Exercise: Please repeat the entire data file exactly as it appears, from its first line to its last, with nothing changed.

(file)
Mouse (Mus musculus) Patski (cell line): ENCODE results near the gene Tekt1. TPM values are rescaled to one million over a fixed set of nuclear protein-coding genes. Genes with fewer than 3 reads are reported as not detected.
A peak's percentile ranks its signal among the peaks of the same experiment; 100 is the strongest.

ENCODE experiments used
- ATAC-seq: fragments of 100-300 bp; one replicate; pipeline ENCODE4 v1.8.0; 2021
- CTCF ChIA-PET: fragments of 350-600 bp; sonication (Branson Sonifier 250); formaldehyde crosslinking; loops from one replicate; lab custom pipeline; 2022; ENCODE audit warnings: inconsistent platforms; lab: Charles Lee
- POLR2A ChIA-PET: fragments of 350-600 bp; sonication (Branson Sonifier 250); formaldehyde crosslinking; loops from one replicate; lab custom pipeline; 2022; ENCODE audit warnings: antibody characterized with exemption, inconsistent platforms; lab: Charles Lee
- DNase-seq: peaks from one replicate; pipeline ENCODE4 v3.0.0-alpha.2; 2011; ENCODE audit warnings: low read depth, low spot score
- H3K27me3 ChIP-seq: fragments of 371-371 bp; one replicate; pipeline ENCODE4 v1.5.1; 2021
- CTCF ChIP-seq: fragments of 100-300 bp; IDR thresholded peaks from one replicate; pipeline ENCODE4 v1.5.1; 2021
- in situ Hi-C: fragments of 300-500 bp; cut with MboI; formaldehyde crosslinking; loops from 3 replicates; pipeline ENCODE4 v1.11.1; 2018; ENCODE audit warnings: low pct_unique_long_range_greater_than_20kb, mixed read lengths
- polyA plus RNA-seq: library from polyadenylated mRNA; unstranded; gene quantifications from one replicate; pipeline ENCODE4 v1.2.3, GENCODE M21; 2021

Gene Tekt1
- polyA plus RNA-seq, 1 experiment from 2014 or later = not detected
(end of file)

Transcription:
Mouse (Mus musculus) Patski (cell line): ENCODE results near the gene Tekt1. TPM values are rescaled to one million over a fixed set of nuclear protein-coding genes. Genes with fewer than 3 reads are reported as not detected.
A peak's percentile ranks its signal among the peaks of the same experiment; 100 is the strongest.

ENCODE experiments used
- ATAC-seq: fragments of 100-300 bp; one replicate; pipeline ENCODE4 v1.8.0; 2021
- CTCF ChIA-PET: fragments of 350-600 bp; sonication (Branson Sonifier 250); formaldehyde crosslinking; loops from one replicate; lab custom pipeline; 2022; ENCODE audit warnings: inconsistent platforms; lab: Charles Lee
- POLR2A ChIA-PET: fragments of 350-600 bp; sonication (Branson Sonifier 250); formaldehyde crosslinking; loops from one replicate; lab custom pipeline; 2022; ENCODE audit warnings: antibody characterized with exemption, inconsistent platforms; lab: Charles Lee
- DNase-seq: peaks from one replicate; pipeline ENCODE4 v3.0.0-alpha.2; 2011; ENCODE audit warnings: low read depth, low spot score
- H3K27me3 ChIP-seq: fragments of 371-371 bp; one replicate; pipeline ENCODE4 v1.5.1; 2021
- CTCF ChIP-seq: fragments of 100-300 bp; IDR thresholded peaks from one replicate; pipeline ENCODE4 v1.5.1; 2021
- in situ Hi-C: fragments of 300-500 bp; cut with MboI; formaldehyde crosslinking; loops from 3 replicates; pipeline ENCODE4 v1.11.1; 2018; ENCODE audit warnings: low pct_unique_long_range_greater_than_20kb, mixed read lengths
- polyA plus RNA-seq: library from polyadenylated mRNA; unstranded; gene quantifications from one replicate; pipeline ENCODE4 v1.2.3, GENCODE M21; 2021

Gene Tekt1
- polyA plus RNA-seq, 1 experiment from 2014 or later = not detected